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Manchester By The Sea


Out in the cold: Lee Chandler’s life is stalled by his frozen heart

A man entombed by the chill of grief, guilt and despair is warmed by the ordinary hometown love of friends and family in a humane and grounded film classic

AN ALWAYS WINTER, NEVER SPRING EXISTENCE BEGINS TO THAW

SNOW SITS DEEP on the streets of the small waterside town where hunched Boston janitor, Lee Chandler (Academy Award-winning Casey Affleck) has returned to face his brother, Joe’s death. The rare Christmas wreaths visible in a number of front doors are notable by the fact that not one carries any decoration. And there are barely any inidcators of Christmas colour anywhere else either. This is a chilly, bleached out world encapsulating Lee’s glaciated interior. It is as if he carries the snow and ice with him. (There is also a burning rage behind his eyes that bursts out physically and uncontrollably in bar-room brawls and swearing at the tenants whose pipes he unblocks.)

Lee is shocked to discover that, in his will, the chronically sick lone-parent, Joe (a contrastingly warm Kyle Chandler) assigned his brother the guardianship of his 16 year old son, Patrick (Lucas Hedges). Lee is not in that place, and knows it. Yet, Joe’s beyond-the-freezer ‘gift’ (the Manchester ground is too hard yet to bury the body) forces Lee to take an adult responsibility that he rarely took years earlier – – and ultimately led to tragic consequences. Ever since, it has been as if Lee has been serving time until his own death.

Earthed Humanity That Is Not Afraid Of Life’s Loose Ends

Kenneth Lonergan’s third feature in 15 years (his output is as slow-burning as his films) follows the acclaimed You Can Count On Me (2000) and Margaret (2011). All have in common sterling performances, especially from their leads (Anna Paquin was robbed of a Best Actress Academy Award nomination as Margaret); plus a determination to recognise real life’s knots, tangles and loose ends at the back of its supposed rich tapestry that conventional Hollywood movies would rather not admit. And a cameo by Matthew Broderick. (In Manchester By The Sea his slightly out-of-kilter smoothness in contrast to the rest of the cast sits perfectly in his role as Patrick’s Mom’s evangelical Christian fiancee.)

If Lonergan isn’t the tightest of editors (I would have been happy with Margaret ending an hour earlier, and there was a moment in Manchester By The Sea when I felt things were not going anywhere), it can also be read as his honest reflection of how life actually happens. The film’s soundtrack is heavy-handed at times, but Jody Lee Lipes’ cinematography is beautiful, and will undoubtedly draw visitors to the Massachusetts town.

There Is More To Life Than Life’s Body Blows

Interestingly, Manchester By The Sea happens to be the second film in the UK’s traditional ‘January Awards Season’ after A Monster Calls which has as its main theme the pain of living with heartbreak and deep grief. There is a moment in the England-set film where a divorced father admits to his son that rather than the fairy tale ending, ‘Most of us get messily ever after.’ It is the ‘messily ever after’ of real-life lived by ordinary people we could so easily be or encounter that is playwright/screenwriter/director Kenneth Lonergan’s concern.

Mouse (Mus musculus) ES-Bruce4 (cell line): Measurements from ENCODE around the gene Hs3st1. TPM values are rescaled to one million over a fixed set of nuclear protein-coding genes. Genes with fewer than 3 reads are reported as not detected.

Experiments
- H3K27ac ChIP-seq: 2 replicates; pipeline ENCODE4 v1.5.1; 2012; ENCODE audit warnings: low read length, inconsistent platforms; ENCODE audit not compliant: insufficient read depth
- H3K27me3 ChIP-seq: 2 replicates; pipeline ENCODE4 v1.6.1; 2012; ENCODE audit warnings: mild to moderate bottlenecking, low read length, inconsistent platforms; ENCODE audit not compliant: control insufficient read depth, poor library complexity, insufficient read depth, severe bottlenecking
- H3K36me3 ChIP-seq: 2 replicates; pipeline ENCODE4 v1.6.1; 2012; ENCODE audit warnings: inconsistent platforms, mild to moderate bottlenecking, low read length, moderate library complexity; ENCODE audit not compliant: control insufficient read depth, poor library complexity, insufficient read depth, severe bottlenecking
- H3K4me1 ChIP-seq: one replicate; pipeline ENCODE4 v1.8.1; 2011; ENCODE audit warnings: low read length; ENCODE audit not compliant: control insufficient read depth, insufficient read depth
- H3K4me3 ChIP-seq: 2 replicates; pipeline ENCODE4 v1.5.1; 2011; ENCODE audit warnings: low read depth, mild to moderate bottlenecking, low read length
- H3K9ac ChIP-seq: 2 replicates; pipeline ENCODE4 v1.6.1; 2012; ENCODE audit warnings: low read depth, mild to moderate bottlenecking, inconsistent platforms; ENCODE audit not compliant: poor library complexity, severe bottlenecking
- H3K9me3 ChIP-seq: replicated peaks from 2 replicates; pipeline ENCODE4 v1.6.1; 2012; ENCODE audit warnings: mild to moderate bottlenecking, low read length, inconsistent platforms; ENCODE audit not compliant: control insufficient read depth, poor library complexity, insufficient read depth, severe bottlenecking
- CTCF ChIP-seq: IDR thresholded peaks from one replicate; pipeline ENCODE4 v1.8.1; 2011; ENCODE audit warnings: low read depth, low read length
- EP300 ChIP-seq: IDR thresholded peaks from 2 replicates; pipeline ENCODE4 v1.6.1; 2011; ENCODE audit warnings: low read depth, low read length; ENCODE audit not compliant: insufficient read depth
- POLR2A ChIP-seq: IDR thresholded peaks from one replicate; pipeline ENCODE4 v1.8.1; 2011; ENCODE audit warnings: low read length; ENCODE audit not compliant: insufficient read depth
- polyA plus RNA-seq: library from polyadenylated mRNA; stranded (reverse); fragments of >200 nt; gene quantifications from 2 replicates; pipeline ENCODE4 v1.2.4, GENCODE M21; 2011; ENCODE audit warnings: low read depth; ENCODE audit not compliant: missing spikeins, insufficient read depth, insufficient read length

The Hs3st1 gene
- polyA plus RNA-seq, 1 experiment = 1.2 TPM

Whereas A Monster Calls harks back to a pre-Christian spirituality that is literally earthed in Nature, a quiet all but unspoken Catholicism lies beneath Lee’s pain. It is as cultural as that of the Boston Globe reporters in last year’s Spotlight but there is a suggestion that it might be more than that. When Patrick, returning home from visiting his Born Again Mom (Gretchen Mol) and her fiancee dismisses them as being ‘Christian’, Lee reminds him: ‘We’re Christian, you know.’ He cannot stop looking at churches as he drives past them ,either. Lee’s belief seems like the hard-won thread than runs beneath all the harsh experiences and choices of Andrew Garfield’s Father Sebastian in Silence.

Hope And Lightness Accompany Life’s Nightmares

Lonergan doesn’t make life easy for his characters, but there is lightness and humour to be had too. He recognises that the loss of a child carries a lifelong grief but that that is not the end of the story. (The theme, too, of the 2016 Nick Cave documentary One More Time With Feeling.) Lee’s ex, Randi (Michelle Williams making a devastating impact in her short screen time) retains a broken heart yet has remarried and had a baby and carries deep remorse for how she treated Lee and forgiveness over the loss of their children. She can admit her love for him even while he remains devoid of any emotion.

So, when a sly smile breaks across Lee’s face as he learns to understand his nephew better, it is heartbreaking for us, the audience. In flashbacks throughout this often emotionally raw movie, we have learnt how much this new-found happiness, however fleeting, has cost him.


Brotherly love: In life, Joe’s enveloping compassion fails to break through Lee’s devastation (This still alone kills me.)

And when a small group of family and friends at last can gather around the newly dug graveside, and there remains a space on the family tombstone left for the broken son, the ring of love that never gave up on Lee is tangible. His healing is not yet over (whether it shall ever be this side of life), and he knows it is too painful to remain in Manchester, but Lee is not where he began, and he knows he is not alone.

Manchester By The Sea is now out on DVD and Blu-Ray

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